When it comes to crime, Del Norte County has probably always had its share. As a rough and tumble fishing and logging town, Crescent City was no doubt a far-west embodiment of the Wild West in its early years. Even today, the populace is an eclectic mix, not just another one of those retirement communities that dot the Northwest coastline.
Throw in the fact that it’s near the juncture of two major highways with a steady stream of strangers passing through, and you’ve got a place that’s tough to police with the small-town resources afforded our local authorities.
So when those authorities warn of an increase in residential break-ins, it’s not surprising that the citizens take note. Lately they’ve done so in a big way. A couple of town hall meetings on crime prevention each brought out more than 100 people. At least one new Neighborhood Watch has been formed. The sheriff and police blotters sport far more than the usual number of calls regarding suspicious people or vehicles.
We’re collectively on the lookout, and that’s good. But maintaining a realistic perspective is also good. The Triplicate’s Saturday report on recent burglary statistics shows an increase, but not a dramatic one. Through the end of October, 279 cases had been reported countywide — the number for the same period last year was 254.
One issue with the statistics is that the term “burglary” covers more than just break-ins — it also includes forging checks, for instance.
The Police Department has not experienced an increase in break-in calls in its portion of the contiguous area known as Crescent City. And despite the recent heightened concerns, the Sheriff’s Office actually responded to more burglary calls earlier this year — 30 in May and 28 in January, compared to 20 in October and 16 apiece in September and August.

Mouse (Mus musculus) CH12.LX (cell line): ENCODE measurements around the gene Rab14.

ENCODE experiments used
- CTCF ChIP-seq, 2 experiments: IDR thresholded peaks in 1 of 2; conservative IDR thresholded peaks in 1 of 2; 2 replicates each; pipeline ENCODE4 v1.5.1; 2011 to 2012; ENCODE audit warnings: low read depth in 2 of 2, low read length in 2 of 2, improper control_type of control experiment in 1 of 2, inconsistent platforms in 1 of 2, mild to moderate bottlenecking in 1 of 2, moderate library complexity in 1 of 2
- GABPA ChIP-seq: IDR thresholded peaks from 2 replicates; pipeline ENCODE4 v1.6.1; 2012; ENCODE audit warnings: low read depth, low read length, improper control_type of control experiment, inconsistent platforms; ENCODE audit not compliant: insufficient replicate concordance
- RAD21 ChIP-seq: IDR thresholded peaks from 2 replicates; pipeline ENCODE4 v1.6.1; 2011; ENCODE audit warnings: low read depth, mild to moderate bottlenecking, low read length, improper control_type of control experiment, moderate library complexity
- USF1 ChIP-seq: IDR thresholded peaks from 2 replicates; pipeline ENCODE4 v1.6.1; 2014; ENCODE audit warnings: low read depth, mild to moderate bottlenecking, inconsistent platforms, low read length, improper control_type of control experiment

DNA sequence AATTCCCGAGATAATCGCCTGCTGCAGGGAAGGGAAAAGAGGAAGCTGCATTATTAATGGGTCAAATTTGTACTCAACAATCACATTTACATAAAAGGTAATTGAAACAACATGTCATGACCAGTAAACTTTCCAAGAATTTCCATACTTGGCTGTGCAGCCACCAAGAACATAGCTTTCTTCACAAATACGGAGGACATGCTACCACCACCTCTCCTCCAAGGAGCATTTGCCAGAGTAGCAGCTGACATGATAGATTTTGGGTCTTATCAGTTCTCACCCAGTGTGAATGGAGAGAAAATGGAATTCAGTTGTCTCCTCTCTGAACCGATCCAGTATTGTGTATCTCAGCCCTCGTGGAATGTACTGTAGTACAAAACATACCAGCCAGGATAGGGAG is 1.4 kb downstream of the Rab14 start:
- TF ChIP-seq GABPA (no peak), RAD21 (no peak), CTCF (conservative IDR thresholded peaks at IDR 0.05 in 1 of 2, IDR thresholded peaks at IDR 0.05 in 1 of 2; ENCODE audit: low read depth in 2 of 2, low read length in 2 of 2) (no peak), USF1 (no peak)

Still, Sheriff’s Office officials sounded the alarm because they detected not only an increase in break-ins but also an indication that crimes were being committed by experienced thieves who in some cases might be working together. Some recent arrests may be helping to stem the tide.
Citizens can take several steps to make life harder on burglars. They can make sure their homes and vehicles are always locked. They can inventory their valuables and record serial numbers. And they can watch out for their neighbors — Watch groups can be effective, but so can simply keeping an eye out for strange people and vehicles. At the very least, get to know the folks next door and across the street.
Proper vigilance is called for; panic is not. Some of the recent voices have been a bit shrill in implying that armed response by the citizenry is the best way to fight crime. While it’s possible such talk could make crooks think twice about breaking and entering, it also could create a climate where residents grow more inclined to shoot first and ask questions later.
At one of the town hall meetings, sheriff’s Commander Tim Athey sounded a reasonable note when he said that shooting an intruder — justified or not — could have devastating impacts.
“Don’t get hurt, but don’t jump the gun,” he advised.
Yes, we have the right to defend ourselves and our loved ones. And yes, we have the right to keep and bear arms in our homes. But we also have the responsibility to exercise good judgment.
— Del Norte Triplicate